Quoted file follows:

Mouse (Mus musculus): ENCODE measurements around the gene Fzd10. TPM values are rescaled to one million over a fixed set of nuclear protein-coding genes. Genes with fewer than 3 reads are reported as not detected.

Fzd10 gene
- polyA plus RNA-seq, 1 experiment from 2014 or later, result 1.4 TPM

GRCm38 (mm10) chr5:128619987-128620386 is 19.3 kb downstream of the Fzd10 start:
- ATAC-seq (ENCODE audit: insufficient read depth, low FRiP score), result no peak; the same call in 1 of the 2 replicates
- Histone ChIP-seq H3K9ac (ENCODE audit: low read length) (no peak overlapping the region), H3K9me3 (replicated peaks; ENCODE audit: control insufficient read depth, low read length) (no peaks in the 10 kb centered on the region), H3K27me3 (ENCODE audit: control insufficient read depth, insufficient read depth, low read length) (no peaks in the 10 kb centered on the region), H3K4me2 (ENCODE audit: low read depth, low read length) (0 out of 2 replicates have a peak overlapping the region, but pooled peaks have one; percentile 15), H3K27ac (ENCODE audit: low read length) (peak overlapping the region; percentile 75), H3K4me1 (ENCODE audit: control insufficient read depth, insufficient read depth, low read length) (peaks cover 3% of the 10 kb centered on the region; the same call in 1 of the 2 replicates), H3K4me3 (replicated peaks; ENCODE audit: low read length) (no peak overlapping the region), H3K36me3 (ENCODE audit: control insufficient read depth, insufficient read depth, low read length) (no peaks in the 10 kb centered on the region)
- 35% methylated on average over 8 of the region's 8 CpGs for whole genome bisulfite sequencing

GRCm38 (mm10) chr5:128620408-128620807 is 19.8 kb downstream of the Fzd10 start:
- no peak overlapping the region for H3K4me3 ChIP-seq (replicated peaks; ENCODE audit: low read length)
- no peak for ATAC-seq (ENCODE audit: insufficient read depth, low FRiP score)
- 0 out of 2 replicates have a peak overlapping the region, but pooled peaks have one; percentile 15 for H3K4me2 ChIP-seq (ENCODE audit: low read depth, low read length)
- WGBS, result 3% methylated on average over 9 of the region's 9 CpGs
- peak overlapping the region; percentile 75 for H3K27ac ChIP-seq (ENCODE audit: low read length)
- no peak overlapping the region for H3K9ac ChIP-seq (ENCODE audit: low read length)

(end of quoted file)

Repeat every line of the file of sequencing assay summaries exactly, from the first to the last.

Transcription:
Mouse (Mus musculus): ENCODE measurements around the gene Fzd10. TPM values are rescaled to one million over a fixed set of nuclear protein-coding genes. Genes with fewer than 3 reads are reported as not detected.

Fzd10 gene
- polyA plus RNA-seq, 1 experiment from 2014 or later, result 1.4 TPM

GRCm38 (mm10) chr5:128619987-128620386 is 19.3 kb downstream of the Fzd10 start:
- ATAC-seq (ENCODE audit: insufficient read depth, low FRiP score), result no peak; the same call in 1 of the 2 replicates
- Histone ChIP-seq H3K9ac (ENCODE audit: low read length) (no peak overlapping the region), H3K9me3 (replicated peaks; ENCODE audit: control insufficient read depth, low read length) (no peaks in the 10 kb centered on the region), H3K27me3 (ENCODE audit: control insufficient read depth, insufficient read depth, low read length) (no peaks in the 10 kb centered on the region), H3K4me2 (ENCODE audit: low read depth, low read length) (0 out of 2 replicates have a peak overlapping the region, but pooled peaks have one; percentile 15), H3K27ac (ENCODE audit: low read length) (peak overlapping the region; percentile 75), H3K4me1 (ENCODE audit: control insufficient read depth, insufficient read depth, low read length) (peaks cover 3% of the 10 kb centered on the region; the same call in 1 of the 2 replicates), H3K4me3 (replicated peaks; ENCODE audit: low read length) (no peak overlapping the region), H3K36me3 (ENCODE audit: control insufficient read depth, insufficient read depth, low read length) (no peaks in the 10 kb centered on the region)
- 35% methylated on average over 8 of the region's 8 CpGs for whole genome bisulfite sequencing

GRCm38 (mm10) chr5:128620408-128620807 is 19.8 kb downstream of the Fzd10 start:
- no peak overlapping the region for H3K4me3 ChIP-seq (replicated peaks; ENCODE audit: low read length)
- no peak for ATAC-seq (ENCODE audit: insufficient read depth, low FRiP score)
- 0 out of 2 replicates have a peak overlapping the region, but pooled peaks have one; percentile 15 for H3K4me2 ChIP-seq (ENCODE audit: low read depth, low read length)
- WGBS, result 3% methylated on average over 9 of the region's 9 CpGs
- peak overlapping the region; percentile 75 for H3K27ac ChIP-seq (ENCODE audit: low read length)
- no peak overlapping the region for H3K9ac ChIP-seq (ENCODE audit: low read length)